I'm Hurt and Confused - But Maybe This Isn't About Me - Being a White Ally to POC
One time I took a quiz that was to determine how "white" I am.
In order to determine this, obviously one of the questions was "have you ever been jealous of Lauren Conrad?"
I responded with, "not only was I jealous of Lauren Conrad, but I was jealous of her because she had had an article in Martha Stewart Wedding Magazine." Which may be the whitest reason ever be jealous of someone.
The quiz came back with:
"you got sunburned on your yacht white"
I'm being glib. But I only laugh to keep from crying. Because I've been doing my fair share of crying. I at once can't believe, and totally expcted this. Really, really bad shit has happened in the world thanks to white people hating people of colour and I'm feeling very ashamed of my race. I'm hurt and confused. But maybe it's not about me.
More to the point, this is not about me.
To that point, I'm not an expert on any of this. But I'm more worried about staying silent than saying the slightly wrong thing right now. Because I'm "burned on the yacht white," and have all the privilege that comes with that, I'm pretty sure it's my duty to say something condemning the actions of white supremacists.
White supremacists, racists, nazis, whoever you are, I'm burned on the yacht white, and I publicly condemn what you are doing.
Kyle pointed me to a podcast, "It's been a minute" where a Person of Colour (POC) interviews white people about how to be better allies + that's where I got the sentiment "You're hurt and confused and it's not about you" from + that's been handy for me moving forward + just in case that's going to help someone I thought I'd share.
Here's what I've learned over the last little while:
Don't ask your POC friends to absolve you of guilt or explain things that you can just look up online. There's a lot of resources out there for how to be a good ally.
Don't add to their burden. Accept when they say they're tired. Offer to help if they need it. (Want me to make that poster for your rally? NBD.) But don't try to rescue anyone. Also don't expect every POC to be out rallying the same way you don't expect every white person to do it either.
Spend your money at places that promote diversity, and don't spend your money at places that don't.
Be a role model.
Lend your body to the fight. Head down and peacefully protest. Fill up the streets.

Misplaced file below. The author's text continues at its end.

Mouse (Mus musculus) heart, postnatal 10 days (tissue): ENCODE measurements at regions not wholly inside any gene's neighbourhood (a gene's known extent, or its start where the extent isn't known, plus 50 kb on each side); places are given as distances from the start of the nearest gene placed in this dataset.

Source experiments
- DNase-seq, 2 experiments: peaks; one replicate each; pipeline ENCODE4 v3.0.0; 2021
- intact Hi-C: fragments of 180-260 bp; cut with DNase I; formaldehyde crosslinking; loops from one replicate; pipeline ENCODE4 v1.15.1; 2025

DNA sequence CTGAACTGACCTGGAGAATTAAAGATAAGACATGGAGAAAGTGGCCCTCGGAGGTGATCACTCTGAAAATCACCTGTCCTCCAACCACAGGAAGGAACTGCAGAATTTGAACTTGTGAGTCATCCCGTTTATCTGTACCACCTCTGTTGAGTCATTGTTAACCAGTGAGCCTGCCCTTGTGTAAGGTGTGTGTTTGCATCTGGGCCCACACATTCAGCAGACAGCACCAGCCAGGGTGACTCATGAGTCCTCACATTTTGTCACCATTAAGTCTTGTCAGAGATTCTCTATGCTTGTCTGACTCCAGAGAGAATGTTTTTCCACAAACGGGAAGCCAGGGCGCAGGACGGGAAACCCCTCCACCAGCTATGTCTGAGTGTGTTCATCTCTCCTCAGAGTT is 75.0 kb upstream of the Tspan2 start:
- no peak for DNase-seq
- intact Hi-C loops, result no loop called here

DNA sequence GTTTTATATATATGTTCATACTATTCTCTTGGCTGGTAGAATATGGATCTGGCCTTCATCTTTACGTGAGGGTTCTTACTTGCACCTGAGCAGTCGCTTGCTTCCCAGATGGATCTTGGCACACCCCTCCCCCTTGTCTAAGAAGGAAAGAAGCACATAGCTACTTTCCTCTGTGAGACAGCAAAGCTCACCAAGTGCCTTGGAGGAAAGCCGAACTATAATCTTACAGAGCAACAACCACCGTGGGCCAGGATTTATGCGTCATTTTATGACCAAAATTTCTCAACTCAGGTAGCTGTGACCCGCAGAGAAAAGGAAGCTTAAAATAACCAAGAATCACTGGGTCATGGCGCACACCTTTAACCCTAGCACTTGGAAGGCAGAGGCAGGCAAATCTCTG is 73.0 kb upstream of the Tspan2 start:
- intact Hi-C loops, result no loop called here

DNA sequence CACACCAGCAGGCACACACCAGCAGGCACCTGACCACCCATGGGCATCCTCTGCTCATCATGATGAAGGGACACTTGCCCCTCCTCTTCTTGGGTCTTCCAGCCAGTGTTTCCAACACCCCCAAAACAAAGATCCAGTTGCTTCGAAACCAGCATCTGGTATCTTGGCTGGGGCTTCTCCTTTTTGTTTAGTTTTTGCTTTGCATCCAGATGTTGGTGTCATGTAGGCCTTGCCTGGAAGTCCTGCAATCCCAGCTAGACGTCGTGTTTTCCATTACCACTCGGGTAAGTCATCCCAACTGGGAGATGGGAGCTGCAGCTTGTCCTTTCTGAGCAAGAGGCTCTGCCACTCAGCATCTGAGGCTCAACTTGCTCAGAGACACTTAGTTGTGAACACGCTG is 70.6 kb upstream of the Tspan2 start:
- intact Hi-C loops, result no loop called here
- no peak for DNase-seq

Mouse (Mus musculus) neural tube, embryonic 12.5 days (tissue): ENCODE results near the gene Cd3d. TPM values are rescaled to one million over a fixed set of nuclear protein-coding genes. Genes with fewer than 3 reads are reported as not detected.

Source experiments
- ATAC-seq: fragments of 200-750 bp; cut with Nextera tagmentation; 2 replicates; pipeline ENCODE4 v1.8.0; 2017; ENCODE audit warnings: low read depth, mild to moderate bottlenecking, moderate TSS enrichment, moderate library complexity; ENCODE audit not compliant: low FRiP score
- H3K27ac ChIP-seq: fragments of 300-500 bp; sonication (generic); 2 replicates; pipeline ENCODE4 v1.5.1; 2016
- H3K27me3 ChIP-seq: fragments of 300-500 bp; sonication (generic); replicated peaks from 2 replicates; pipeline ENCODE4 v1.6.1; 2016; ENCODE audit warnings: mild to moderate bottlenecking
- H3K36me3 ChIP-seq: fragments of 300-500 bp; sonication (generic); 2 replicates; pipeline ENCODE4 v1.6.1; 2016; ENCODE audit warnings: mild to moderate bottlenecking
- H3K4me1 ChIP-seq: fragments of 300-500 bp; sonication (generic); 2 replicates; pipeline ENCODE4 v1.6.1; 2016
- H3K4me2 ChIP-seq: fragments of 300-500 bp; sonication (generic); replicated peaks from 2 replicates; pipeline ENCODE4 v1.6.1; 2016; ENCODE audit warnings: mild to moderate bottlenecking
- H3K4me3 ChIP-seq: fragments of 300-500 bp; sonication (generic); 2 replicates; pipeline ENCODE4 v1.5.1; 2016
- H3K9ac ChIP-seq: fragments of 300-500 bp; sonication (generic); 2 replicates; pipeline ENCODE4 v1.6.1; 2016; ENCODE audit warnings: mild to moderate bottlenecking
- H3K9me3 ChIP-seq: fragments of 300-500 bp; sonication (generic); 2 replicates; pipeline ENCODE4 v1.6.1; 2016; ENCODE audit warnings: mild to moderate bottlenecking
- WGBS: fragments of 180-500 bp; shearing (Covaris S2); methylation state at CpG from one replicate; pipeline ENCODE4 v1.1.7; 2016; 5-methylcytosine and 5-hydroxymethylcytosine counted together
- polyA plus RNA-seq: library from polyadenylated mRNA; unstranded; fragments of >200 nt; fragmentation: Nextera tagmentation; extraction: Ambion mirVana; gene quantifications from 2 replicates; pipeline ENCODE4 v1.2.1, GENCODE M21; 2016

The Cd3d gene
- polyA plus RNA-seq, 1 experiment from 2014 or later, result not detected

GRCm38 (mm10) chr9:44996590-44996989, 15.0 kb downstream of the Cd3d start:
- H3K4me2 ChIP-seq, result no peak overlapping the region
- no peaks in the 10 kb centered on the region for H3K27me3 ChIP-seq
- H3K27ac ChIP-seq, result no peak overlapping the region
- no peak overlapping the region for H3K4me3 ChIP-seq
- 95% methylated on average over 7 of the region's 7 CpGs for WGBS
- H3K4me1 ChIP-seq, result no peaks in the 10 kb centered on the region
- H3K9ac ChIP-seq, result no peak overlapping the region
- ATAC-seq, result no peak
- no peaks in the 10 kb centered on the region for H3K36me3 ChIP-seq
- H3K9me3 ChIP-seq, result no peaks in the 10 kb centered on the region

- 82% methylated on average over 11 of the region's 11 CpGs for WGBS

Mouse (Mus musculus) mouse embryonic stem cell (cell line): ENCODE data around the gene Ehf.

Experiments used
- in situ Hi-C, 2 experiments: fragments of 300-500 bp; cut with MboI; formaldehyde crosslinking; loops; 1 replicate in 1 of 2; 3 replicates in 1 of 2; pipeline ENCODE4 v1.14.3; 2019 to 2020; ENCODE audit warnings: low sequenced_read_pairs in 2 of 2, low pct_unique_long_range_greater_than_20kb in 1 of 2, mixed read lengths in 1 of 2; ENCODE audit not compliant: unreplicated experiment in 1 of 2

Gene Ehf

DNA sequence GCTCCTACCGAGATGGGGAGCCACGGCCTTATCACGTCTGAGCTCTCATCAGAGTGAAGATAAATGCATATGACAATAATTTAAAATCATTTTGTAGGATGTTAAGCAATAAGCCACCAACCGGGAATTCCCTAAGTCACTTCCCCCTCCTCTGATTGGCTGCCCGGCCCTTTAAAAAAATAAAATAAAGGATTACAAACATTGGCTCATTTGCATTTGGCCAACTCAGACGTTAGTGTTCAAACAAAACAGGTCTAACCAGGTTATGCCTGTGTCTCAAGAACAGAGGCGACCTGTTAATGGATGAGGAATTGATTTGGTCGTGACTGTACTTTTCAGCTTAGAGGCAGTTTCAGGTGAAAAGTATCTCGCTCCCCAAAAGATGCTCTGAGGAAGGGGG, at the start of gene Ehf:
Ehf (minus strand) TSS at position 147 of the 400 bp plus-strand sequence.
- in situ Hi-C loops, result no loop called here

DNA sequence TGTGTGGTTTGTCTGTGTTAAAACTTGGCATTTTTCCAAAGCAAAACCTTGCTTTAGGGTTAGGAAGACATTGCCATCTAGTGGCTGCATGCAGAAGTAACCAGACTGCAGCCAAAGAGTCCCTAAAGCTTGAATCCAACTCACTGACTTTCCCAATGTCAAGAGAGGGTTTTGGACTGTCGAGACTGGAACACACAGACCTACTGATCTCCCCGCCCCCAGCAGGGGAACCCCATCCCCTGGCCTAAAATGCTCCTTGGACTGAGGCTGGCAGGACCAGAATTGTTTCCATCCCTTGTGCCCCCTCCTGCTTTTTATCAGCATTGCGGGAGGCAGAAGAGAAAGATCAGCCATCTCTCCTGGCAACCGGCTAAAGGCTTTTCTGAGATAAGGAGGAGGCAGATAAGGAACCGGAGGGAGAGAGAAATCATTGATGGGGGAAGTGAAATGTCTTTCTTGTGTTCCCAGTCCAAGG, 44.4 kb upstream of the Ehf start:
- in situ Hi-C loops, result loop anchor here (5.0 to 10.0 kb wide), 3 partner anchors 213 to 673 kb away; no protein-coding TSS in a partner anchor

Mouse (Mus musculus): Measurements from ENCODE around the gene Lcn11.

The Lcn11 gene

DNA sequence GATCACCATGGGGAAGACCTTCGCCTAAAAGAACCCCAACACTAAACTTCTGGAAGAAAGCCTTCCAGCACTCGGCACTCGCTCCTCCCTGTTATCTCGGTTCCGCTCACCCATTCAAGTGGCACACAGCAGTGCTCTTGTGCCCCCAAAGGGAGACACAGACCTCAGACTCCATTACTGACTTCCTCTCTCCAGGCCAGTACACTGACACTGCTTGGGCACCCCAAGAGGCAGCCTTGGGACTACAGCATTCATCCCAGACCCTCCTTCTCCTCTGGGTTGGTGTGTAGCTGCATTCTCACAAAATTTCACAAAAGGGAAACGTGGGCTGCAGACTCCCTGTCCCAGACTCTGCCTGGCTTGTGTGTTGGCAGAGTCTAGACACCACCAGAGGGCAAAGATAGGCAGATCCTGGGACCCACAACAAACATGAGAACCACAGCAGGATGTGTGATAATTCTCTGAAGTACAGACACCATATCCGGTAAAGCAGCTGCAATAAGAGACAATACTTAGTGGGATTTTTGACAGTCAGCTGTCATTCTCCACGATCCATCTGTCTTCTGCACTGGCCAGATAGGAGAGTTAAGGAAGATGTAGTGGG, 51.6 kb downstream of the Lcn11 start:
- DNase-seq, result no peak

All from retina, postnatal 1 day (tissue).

Ask yourself what are you doing to be a good ally and could you do more? For me that meant today I asked for resources on how to write job posts so that diverse people apply and are given equal opportunity to work at my organization.
I'm not saying anything bad about my organization by the way. They have an incredible diversity statement that makes me proud + they welcome + advocate for people of all walks of life. But the thing is, we could do better, because all of us can always do better.
So in this case, I was recently told that people who come from marginalized groups may be less likely to apply or get certain jobs for a double reason:
- they may not feel they are qualified (life has probably taught them to not think they can succeed in many places, because, the world can be really shitty sometimes)
- they may not have the same qualifications but may be qualified for the job. For example, maybe they have led community groups in traditional healing but do not have a certificate to say that they are community planners, but really a community traditional healer may be better for the job + who you want working for you.
If someone calls you out on your shit, acknowledge it, apologize, internalize + change. I got called out recently. As soon as the words were out of my mouth I realized I was wrong [it was a microagression people, like not something terrible, but like, I wish I hadn't said it.] It was embarrassing + awful, but I apologized + I moved on. I know that means that I will do better + if I make more mistakes I'll be told because I didn't shut it down.
Don't stay silent. This may not be the most eloquent post but I think it's better to say something rather than saying nothing.
If you hear something, say something. At my job with the youths I find it really easy to shoot down the negative things they say because that's my job as an adult, but I find it way harder in my "real" life + I need to be better about speaking up when I hear racist comments.
Check your privilege. Recognize how systemic racism has helped you in your life, and how lucky you are that you get to consider if you want to engage in a discussion about race and racism or not.
Also, to those last 2 points, talk to kids + young people in your life about race + racism. You can either do it or they can figure it out on their own, + generally the conclusions they draw by themselves aren't ones that you'd like. Not talking about it doesn't make it go away, it just makes it hard to understand. Use age-appropriate language + examples, but it's always the right age to start the conversation.
So here's where I'm at right now:
I cannot, will not, and should not fight this fight on behalf of you, POC, but I will do everything I can to stand beside you. If your load gets too heavy please feel free to lean on me. I've got a full history load of privilege to support me in this fight, and I want to use that to support you.
I acknowledge I probably got a lot wrong + I'm willing to hear different points on this.
I think diversity is cool.
It's what makes life interesting.
There's so many more people to love + learn from + laugh with if you're willing to do those things with people who aren't the same colour as you.
Nobody's perfect. We can all do better. Love with your whole heart.
I would like to acknowledge that the land on which this is written is the unceded territory of the Coast Salish peoples, including the territories of the xʷməθkwəy̓əm (Musqueam), Skwxwú7mesh (Squamish), Stó:lō and Səl̓ílwətaʔ/Selilwitulh (Tsleil-Waututh) Nations.